Normal conjugated (direct)
bilirubin
 urobilinogen formation
  urobilinogen → dark
urine
N
Capacity of the liver to
conjugate bilirubin is exceeded
(saturation of enzyme
glucuronyl transferase)
↑ stercobilinogen
→ dark feces
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HEPATIC JAUNDICE
Results from infective or toxic damage to the liver cells (hepatocellular damage)
Uptake, conjugation
and/or excretion of
bilirubin is affected
↑ urobilinogen in blood
(↓ enterohepatic
circulation and hepatic
extraction of blood
urobilinogen by
damaged hepatocytes)
↑ unconjugated bilirubin
Normal/decreased
conjugated bilirubin
↑ urobilinogen
filtration and excretion
in urine
Dark urine
Pale/N stool
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POSTHEPATIC JAUNDICE
Results from obstruction of the bile ducts by stones, tumors, etc.
Functioning of the hepatic
cells is normal
Normal unconjugated
bilirubin
N
 plasma level of
conjugated bilirubin due
to the bile entry into the
blood from ruptured
congested canaliculi and
↑ total bilirubin
 urobilinogen formation
Conjugated bilirubin
in urine (kidney can
excrete small
quantities of highly
soluble conjugated
bilirubin) → dark urine
↓ or absent
urobilin in urine
↓ stercobilin content
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in feces → pale feces
PHYSIOLOGICAL JAUNDICE OF THE NEWBORN
Hemolysis of the excess RBC when
the infant is suddenly exposed to a
high oxygen environment and
hence does not need so many RBC
as in the uterus
Immaturity of the liver (inability to
conjugate significant quantities of
bilirubin with glucuronic acid for
excretion into the bile) to handle the
excess bilirubin (especially in
premature babies)
↑ plasma total bilirubin concentration (less than 1 mg/dL → 5 mg/dL)
Mild jaundice (yellowness) of the infant’s skin and the sclerae for 1-2
weeks
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IRON METABOLISM
1.
2.
3.
4.
Dissociation of Fe from the hem
→ plasma → binding to
transferrin, transport in the
blood →
2
Detachment from transferrin &
storage in the liver, muscle cells
& macrophages attached to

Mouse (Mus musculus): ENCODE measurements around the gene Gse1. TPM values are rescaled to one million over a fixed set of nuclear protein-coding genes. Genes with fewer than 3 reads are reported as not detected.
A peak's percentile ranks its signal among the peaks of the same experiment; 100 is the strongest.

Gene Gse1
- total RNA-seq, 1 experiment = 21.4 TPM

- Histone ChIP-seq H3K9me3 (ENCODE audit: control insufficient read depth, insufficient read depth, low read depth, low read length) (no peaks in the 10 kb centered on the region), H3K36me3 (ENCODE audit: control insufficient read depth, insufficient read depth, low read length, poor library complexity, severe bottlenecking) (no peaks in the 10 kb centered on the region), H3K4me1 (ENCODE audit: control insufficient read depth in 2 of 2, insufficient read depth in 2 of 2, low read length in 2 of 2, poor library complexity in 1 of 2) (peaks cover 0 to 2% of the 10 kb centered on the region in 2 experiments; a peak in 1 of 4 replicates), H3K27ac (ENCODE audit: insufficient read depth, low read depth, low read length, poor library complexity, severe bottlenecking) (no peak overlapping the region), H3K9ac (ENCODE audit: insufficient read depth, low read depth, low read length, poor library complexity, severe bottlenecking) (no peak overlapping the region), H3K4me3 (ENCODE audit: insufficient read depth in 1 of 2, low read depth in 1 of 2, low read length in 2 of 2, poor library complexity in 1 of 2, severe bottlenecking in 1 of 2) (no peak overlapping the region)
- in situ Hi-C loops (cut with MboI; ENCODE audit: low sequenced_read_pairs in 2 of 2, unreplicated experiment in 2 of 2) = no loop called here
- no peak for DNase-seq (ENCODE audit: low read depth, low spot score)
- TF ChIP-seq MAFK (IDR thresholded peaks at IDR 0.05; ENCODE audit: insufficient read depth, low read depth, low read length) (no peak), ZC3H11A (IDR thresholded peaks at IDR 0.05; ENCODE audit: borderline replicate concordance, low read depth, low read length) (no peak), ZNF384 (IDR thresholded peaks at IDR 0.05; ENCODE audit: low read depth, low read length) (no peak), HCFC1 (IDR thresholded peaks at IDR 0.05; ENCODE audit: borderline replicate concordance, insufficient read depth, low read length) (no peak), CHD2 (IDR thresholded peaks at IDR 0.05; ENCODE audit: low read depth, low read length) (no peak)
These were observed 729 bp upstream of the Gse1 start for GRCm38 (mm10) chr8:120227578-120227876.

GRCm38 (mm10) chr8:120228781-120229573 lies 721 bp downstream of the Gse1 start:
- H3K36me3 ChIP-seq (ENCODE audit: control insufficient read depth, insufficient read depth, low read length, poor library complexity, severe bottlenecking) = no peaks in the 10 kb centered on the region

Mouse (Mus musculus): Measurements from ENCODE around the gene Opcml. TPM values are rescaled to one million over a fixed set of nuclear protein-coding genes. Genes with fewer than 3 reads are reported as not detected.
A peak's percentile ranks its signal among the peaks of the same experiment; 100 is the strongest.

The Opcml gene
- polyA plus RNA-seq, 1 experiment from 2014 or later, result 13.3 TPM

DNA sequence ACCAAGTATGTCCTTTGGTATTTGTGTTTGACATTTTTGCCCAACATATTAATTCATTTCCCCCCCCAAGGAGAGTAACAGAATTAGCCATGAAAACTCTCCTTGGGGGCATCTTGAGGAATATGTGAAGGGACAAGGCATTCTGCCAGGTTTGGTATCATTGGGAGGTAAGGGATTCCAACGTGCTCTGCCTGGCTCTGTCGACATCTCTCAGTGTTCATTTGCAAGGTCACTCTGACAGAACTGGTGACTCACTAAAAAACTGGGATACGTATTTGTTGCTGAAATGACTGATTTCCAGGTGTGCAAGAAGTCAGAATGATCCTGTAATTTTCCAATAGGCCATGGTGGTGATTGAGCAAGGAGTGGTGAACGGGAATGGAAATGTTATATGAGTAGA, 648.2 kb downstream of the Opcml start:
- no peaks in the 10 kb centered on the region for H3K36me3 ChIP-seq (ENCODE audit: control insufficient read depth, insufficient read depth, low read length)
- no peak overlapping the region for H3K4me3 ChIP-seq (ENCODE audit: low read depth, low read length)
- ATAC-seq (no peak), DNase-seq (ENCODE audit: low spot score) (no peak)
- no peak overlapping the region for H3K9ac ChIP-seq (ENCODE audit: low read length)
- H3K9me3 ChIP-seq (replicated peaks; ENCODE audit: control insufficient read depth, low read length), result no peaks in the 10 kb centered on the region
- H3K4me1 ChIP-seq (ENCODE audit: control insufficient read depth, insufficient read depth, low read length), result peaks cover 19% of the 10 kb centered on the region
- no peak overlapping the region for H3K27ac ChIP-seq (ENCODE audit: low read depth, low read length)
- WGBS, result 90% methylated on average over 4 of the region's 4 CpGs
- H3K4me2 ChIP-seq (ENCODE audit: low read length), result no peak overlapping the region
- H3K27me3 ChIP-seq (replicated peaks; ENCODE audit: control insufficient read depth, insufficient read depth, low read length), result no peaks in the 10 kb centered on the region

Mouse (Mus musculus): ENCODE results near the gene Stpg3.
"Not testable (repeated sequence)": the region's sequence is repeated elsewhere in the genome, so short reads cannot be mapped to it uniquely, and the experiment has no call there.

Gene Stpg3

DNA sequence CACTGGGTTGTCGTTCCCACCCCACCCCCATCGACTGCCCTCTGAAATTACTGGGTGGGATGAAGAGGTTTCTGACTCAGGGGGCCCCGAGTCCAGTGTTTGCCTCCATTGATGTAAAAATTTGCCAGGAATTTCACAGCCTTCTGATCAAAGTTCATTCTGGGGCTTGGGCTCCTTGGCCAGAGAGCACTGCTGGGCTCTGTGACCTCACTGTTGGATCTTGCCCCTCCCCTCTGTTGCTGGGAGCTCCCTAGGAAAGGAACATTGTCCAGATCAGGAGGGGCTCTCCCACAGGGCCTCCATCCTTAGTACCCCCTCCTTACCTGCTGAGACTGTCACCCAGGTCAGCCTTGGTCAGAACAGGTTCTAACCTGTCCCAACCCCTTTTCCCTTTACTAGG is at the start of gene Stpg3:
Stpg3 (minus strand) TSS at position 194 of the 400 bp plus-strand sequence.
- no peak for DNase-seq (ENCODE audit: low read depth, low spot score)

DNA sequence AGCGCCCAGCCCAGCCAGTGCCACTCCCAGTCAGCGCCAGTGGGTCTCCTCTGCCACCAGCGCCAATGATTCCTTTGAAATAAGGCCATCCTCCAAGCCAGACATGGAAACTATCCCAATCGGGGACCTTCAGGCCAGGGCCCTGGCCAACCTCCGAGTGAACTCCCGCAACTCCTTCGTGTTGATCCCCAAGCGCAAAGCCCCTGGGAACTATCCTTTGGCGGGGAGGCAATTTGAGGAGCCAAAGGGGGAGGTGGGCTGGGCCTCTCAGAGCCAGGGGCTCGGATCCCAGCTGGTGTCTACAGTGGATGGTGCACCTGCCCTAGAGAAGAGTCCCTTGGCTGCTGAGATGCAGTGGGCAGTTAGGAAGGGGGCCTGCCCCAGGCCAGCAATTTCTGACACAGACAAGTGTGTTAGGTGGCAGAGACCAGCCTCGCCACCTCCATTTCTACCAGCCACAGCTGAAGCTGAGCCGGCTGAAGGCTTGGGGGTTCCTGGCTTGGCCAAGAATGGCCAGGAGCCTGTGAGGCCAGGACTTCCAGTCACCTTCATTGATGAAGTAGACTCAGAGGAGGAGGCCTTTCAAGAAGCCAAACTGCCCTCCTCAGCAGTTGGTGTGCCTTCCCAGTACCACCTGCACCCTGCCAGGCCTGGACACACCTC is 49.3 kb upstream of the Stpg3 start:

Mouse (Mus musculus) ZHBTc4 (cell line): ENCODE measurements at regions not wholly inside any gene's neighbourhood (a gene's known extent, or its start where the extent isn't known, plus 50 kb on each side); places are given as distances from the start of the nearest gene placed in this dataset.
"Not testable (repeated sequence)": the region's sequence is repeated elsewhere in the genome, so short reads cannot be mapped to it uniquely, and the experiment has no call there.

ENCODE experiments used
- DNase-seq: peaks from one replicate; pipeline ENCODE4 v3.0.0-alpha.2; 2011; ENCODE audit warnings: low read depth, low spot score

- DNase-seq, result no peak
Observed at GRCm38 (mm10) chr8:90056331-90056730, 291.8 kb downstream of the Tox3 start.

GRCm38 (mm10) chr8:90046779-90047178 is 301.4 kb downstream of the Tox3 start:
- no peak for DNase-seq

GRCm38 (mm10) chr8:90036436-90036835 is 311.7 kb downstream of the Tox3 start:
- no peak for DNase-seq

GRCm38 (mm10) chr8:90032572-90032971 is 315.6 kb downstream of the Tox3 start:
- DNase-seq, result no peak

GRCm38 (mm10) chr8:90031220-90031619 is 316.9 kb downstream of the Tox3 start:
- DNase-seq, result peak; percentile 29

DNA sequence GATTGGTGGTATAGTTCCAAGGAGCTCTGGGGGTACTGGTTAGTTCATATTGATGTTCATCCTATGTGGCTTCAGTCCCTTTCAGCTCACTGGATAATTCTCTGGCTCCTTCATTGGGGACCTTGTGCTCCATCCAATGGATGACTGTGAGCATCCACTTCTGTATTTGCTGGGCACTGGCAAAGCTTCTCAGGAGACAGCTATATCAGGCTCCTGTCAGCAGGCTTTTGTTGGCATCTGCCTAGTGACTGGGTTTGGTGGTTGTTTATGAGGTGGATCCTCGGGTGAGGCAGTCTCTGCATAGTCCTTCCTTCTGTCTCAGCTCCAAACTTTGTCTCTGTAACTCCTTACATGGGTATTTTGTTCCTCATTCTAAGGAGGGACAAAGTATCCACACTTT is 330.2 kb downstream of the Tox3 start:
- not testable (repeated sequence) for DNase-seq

ferritin or hemosiderin →
Release from the storage sites,
transport in the blood by
transferrin
Transport into the RBC precursor
cells by receptor mediated
endocytosis → Hem synthesis
1
3
4
↓ quantities of transferrin → ↓ Hb content in
the RBC – hypochromic anemia
Synthesis of transferrin increases with iron
deficiency but decreases with any type of
chronic disease.
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FORMS OF IRON IN THE BODY
• Recommended daily intake - 15 – 18 mg (250-330 μmol)
• Minimal absorption to balance iron loss
– Adult males - 35 μmol
– Adult females - 175 μmol
• Distribution of body iron in an average man
– Hb, 2100 mg
– Ferritin - water soluble protein-iron complex , 700 mg (in the liver,
spleen, marrow and plasma)
– Hemosiderin - water insoluble complex (macrophages of the liver
and bone marrow), 300 mg
– Myoglobin - local oxygen reserve, 200 mg
– Tissue (heme and nonheme) enzymes, 150 mg
– Transport-iron compartment in plasma (transferrin), 3 mg.
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HEMOCHROMATOSIS
•
Reasons
– Primary - one of the most common autosomal recessive genetic disorders characterized
by excessive absorption of dietary iron resulting in a pathological increase in total
body iron stores
• Failure to reduce iron reabsorption in response to increased iron level in the body
– Secondary – is not genetic (results from anemia, alcoholism, transfusion iron overload –
hemosiderosis, etc.)
•
Consequences
– Deposition of iron in the body tissues (liver, heart, pancreas, pituitary, joints, and skin)
initially as ferritin and than as hemosiderin
– Toxic action on organs and damage of cells due to action as a pro-oxidant (↑ formation
of free radical formation, i.e., the hydroxyl radical and the superoxide radical) → DNA
cleavage, impaired protein synthesis, and impairment of cell integrity and cell
proliferation, leading to cell injury and fibrosis.
• Cirrhosis, hyperpigmentation of skin, diabetes mellitus, impotence, joint diseases,
etc.
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ERYTHROCYTE SEDIMENTATION RATE (ESR)
•
•
•
Specific weight of the RBC is higher than that of the
plasma  in a stabilized blood, RBC slowly sink towards